I love science. My parents fostered a great sense of curiosity in me and the need to learn. Part of this was the ability to question what was presented and come to my own conclusions as to whether it was correct or not. It was okay to change my mind as new evidence was presented, included my own experiences and this is how we grow as individuals.
At university we were taught to go to the primary sources for information – not the summaries or reviews but read the original papers and decide whether the research was sound for ourselves. Corrections are regularly published for papers (or retractions made) and these are not always referenced when the original paper is cited, perpetuating the error. (I don’t want to get into a discussion of specific examples as this will detract from the point of this post).
Continue reading But is it correct?
So, most people know by now that in a week’s time I start a new role. After 12 years of working for established business both small and large I am joining a start up in an area at the current edge of what is possible in computer science. I’m very much looking forward to having my technical and scientific abilities stretched as far as they’ll go and, not unsurprisingly, the immersion in a new venture where the focus is on the solution and not why things can’t be done (often the case in established companies).
I have a reading list as long as the references for my own thesis to get through in the next few weeks so I can become an expert in my new field: deep learning and artificial intelligence. One of the first things I’ll be doing is attending the ReWorkDL summit in Boston, MA, which is just a fascinating line up of some of the leading people in this space. All being well I will be presenting at the 2016 summit.
I’ll be tweeting throughout the event with thoughts and comments and will do a summary post afterwards.
I have to say it – I’m three modules in to my OU degree and, while I regularly promise to set aside time for study, I always find myself doing no more that a three hour tutorial and then a further 3-6 hours doing the assignments and this has done the trick so far. There’s always something that gets in the way and eats up that time – something I’d rather be doing… and it’s not because I’m not enjoying it – I love maths and am somewhat annoyed with myself that I’m missing out on the richness of the OU course by cutting straight to the specific examples I need to complete the coursework.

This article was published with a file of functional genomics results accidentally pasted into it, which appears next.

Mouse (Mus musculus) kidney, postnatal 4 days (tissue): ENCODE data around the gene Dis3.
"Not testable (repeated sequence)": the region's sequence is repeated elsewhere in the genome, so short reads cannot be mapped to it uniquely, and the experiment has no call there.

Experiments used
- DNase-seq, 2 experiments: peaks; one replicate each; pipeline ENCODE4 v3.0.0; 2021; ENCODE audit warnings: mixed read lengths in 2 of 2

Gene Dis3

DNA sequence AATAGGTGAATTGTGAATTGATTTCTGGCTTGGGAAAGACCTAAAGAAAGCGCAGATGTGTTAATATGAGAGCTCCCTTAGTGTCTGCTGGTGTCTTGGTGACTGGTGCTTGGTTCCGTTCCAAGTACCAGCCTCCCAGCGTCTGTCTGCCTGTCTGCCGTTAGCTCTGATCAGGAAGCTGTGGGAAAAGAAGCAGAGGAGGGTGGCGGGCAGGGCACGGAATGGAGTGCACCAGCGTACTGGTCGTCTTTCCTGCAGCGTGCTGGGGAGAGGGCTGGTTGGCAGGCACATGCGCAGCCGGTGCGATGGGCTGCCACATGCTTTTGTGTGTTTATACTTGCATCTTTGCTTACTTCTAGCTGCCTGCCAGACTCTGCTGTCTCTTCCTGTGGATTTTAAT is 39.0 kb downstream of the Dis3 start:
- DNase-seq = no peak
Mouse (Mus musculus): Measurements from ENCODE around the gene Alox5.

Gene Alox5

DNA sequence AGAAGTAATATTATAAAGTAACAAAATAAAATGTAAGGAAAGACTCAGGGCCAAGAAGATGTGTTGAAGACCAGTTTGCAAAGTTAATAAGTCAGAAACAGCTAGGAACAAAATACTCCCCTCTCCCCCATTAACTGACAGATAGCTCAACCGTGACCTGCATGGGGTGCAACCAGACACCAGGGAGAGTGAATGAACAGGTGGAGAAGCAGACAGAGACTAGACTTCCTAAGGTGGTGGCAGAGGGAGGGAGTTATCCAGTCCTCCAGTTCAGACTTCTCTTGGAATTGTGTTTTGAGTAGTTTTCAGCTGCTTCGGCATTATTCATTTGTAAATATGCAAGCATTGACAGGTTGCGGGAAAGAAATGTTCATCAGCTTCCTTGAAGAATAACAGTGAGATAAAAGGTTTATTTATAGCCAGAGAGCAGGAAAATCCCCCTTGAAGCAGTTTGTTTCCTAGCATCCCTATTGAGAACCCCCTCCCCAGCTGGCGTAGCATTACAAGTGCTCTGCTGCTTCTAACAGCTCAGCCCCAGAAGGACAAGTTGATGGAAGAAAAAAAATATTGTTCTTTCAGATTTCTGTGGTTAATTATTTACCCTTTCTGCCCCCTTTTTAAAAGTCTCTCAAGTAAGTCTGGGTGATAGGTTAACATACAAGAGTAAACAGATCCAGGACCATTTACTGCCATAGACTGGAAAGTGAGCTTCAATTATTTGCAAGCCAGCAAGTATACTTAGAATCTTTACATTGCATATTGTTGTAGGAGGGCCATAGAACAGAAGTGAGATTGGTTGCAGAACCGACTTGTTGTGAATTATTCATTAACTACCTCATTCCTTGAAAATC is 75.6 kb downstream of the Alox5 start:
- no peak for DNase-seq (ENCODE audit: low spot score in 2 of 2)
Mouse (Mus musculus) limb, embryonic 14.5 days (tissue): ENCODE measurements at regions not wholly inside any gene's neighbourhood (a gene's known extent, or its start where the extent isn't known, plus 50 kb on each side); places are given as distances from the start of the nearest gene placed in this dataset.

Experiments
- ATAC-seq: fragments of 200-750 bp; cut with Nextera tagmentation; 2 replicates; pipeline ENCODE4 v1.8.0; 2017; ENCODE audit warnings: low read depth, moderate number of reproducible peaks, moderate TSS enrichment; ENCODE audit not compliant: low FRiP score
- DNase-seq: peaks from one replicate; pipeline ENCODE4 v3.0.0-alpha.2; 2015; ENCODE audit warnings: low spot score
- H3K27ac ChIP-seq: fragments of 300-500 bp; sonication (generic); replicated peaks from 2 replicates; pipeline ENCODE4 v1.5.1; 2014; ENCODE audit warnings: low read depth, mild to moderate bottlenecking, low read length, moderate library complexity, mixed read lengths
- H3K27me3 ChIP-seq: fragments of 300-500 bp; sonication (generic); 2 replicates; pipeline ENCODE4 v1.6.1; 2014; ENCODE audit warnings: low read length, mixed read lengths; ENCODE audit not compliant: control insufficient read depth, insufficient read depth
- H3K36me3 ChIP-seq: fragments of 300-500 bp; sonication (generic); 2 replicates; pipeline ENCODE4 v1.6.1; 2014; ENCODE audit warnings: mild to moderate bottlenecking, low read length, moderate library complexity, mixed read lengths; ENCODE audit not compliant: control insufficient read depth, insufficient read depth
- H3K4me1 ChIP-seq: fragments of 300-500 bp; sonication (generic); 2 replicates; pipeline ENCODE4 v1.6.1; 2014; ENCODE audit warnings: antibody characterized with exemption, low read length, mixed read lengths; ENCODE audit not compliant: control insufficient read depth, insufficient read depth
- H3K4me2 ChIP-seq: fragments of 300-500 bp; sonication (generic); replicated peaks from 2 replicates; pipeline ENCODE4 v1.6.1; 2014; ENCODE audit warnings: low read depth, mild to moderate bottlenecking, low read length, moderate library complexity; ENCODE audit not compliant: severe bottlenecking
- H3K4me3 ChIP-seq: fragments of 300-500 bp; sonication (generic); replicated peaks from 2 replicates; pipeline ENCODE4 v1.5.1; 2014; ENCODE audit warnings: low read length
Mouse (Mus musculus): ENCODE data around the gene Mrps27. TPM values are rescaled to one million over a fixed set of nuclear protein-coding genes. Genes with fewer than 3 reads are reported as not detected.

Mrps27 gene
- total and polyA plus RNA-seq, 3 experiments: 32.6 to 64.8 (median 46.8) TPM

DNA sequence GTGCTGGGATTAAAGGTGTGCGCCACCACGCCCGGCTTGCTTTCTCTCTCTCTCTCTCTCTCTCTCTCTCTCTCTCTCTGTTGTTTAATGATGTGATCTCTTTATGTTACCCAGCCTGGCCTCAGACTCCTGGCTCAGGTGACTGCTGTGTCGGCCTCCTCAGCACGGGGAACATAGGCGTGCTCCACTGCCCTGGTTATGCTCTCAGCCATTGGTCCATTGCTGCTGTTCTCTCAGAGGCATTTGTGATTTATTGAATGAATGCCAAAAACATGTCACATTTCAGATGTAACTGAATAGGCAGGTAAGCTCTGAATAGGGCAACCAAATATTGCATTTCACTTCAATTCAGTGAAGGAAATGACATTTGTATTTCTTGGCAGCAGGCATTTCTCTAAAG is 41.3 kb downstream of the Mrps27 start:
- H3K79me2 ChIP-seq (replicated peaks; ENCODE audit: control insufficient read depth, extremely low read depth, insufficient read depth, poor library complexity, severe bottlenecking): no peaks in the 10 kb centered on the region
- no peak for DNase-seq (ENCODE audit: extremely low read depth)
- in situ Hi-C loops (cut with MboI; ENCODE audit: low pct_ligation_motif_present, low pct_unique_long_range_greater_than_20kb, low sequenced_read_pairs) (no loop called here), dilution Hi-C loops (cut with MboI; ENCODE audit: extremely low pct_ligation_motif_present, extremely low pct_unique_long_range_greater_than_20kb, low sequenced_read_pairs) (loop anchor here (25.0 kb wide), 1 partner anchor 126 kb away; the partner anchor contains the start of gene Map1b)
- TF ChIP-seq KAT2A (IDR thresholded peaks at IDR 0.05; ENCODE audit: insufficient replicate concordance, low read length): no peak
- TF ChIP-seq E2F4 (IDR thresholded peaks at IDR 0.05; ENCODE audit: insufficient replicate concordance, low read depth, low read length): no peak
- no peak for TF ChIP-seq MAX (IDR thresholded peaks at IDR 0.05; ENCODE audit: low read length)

So why am I not doing the work? Possibly the key reason is that I am currently able to get away with it. Why spend more time when I can do what I’m doing and get distinctions? Surely this is an efficient use of my time. I’m hardly a role model to students anywhere by doing this… but I doubt I’m the first.
Continue reading Taking my degree seriously?
At the start of 2015 I saw an innocuous sponsored tweet in my twitter feed for a week by week build your own 3D printer. I’ve wanted one for a while but never really felt I could justify the cost on a toy… and then I saw the opportunity to build one myself and spread the cost… I used to spend more on coffee in a week so the justification was made and I signed up.
The printer I’m building is from 3D Create and Print who haven’t endorsed or sponsored anything in this blog. Each issue comes with a part for the printer and a magazine with a design, with occasional extra free gifts. I now have the first 11 issues, which includes the power adapter, so it’s probably a good time to start putting the parts together.
I’ll be filming how to assemble the printer along with a blog of any gotchas since, as anyone who has ever assembled flat pack furniture knows, sometimes just following the instructions isn’t always enough 🙂